The region's economy could take a multimillion-dollar hit after the collapse of a company working on a project at HMAS Albatross, Nowra.
At least 30 contractors are owed money after Canberra-based civil engineering company Hewatt's Earthmoving was placed into administration.
Contractors spokesman Mark Nelson from Co-ordinated Logistics said more than 20 of those subbies were from the Illawarra.
Mr Nelson said his company was owed $350,000 and reckoned all-up, contractors were out of pocket by as much as $5 million.
The loss has already led to Mr Nelson tightening his company's belt and spending less money.
"Just my business alone, we had to cancel machinery we had on order to be purchased," Mr Nelson said.
"We had to walk away from the purchase of a block of ground for a truck depot. These were all things that were ready to go into place by the end of June."
He also has six trucks, designed for the work at HMAS Albatross, which are now only getting jobs here and there since the collapse of Hewatt's.
Mr Nelson's contract was due to run out in August, meaning the May collapse has cost him three months' work.
Other contractors could be in a worse position as they were due to work on the project until Christmas.
Administrators have been called in and have made an offer that might see contractors receive between 4¢ and 14¢ in the dollar on their missing payments.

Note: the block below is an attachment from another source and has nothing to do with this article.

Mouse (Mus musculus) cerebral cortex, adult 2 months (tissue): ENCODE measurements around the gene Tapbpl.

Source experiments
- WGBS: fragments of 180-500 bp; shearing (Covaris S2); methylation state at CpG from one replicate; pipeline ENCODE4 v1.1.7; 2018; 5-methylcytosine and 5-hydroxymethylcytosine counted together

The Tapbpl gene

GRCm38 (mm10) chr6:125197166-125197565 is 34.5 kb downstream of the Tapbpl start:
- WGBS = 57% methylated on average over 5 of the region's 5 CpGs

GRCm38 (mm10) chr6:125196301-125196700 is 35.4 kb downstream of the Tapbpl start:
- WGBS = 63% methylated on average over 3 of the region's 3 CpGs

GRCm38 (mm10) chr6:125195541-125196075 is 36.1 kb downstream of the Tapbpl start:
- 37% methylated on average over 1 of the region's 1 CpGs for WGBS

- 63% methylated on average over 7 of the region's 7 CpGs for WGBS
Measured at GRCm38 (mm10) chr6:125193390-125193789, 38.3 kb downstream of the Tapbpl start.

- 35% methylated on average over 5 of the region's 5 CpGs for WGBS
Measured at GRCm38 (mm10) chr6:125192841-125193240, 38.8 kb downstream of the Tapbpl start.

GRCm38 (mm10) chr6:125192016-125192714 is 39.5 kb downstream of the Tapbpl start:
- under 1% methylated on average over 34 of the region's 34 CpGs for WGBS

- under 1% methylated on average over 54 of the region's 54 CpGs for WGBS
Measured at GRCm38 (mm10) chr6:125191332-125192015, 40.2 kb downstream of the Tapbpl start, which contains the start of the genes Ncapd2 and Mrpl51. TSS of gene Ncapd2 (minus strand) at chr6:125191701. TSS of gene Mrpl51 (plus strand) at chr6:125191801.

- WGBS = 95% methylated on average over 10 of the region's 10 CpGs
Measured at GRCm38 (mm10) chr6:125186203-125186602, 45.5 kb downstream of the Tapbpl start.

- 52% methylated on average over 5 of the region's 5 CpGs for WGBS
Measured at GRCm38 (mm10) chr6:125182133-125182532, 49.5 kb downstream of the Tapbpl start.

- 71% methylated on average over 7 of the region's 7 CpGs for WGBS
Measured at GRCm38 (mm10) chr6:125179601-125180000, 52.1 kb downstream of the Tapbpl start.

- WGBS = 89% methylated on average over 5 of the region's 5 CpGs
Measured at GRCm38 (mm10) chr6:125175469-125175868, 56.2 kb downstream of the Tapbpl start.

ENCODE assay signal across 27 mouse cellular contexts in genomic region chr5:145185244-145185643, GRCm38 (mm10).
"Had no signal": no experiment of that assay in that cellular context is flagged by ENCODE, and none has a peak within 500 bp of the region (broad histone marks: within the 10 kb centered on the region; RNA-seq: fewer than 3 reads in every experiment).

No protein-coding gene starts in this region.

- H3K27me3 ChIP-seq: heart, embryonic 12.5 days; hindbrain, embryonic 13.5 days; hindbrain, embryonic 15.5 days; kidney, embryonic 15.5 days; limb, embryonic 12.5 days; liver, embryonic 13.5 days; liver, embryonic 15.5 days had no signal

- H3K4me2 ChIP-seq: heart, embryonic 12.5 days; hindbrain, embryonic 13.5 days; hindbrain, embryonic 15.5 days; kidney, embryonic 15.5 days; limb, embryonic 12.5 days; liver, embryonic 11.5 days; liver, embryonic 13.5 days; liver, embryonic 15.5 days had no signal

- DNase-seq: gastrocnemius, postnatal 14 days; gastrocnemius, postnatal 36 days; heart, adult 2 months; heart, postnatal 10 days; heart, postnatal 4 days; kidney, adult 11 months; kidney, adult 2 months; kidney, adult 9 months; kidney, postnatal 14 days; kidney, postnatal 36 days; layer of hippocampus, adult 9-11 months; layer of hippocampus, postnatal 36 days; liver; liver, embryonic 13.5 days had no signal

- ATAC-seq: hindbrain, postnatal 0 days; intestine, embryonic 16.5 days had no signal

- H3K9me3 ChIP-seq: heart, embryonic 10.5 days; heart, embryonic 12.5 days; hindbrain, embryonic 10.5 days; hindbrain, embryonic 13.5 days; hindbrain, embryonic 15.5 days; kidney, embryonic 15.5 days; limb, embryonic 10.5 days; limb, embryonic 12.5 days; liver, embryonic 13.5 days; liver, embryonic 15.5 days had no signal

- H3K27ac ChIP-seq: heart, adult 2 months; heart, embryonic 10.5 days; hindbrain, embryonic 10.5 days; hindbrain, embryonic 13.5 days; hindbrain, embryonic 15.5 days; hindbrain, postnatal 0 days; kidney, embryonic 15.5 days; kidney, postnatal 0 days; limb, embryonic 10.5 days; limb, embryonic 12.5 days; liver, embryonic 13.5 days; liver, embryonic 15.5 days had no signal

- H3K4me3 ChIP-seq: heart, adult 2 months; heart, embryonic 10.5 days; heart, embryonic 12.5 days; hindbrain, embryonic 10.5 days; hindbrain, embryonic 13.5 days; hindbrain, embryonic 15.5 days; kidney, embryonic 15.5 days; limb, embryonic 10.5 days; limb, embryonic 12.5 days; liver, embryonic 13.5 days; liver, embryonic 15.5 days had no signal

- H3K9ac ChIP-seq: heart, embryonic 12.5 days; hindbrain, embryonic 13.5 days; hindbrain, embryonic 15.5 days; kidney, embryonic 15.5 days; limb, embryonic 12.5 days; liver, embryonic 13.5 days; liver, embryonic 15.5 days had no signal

And worse still for the subcontractors, if they accept those repayments they will still have to wait up to nine months to receive them.
"Under the offer we would receive half our funds in 4½ months and the remainder another 4½ months after that," Mr Nelson said.
"There is a second creditors' meeting this Friday in Canberra and we will see what that brings, but I'm not hopeful of the offer rising.
"To receive between 4 and 14¢ in every dollar we are owed means I would walk away with $15,000, which is insulting."
Gilmore MP Ann Sudmalis raised the subcontractors' plight in Federal Parliament last week, saying "some hardworking local subcontractors are facing bankruptcy with debts around $2 million and more to come - unpaid invoices go back to March, April and May".
Mrs Sudmalis called on all relevant parties to come together and mediate the issue.
Mr Nelson hasn't returned to the site, saying after speaking up he hasn't been offered work.
"I would like to express my thanks for the support, both emotional and personally from subcontractors and business associates," he said.
Mr Nelson's company has fortunately managed to sign a major contract for the next 12 months, but he said it would be a case of once bitten, twice shy.
"Believe me, there was a lot of negotiation over payment schedules on that one," he said.
"There was lots of reading of fine print."
with the South Coast Register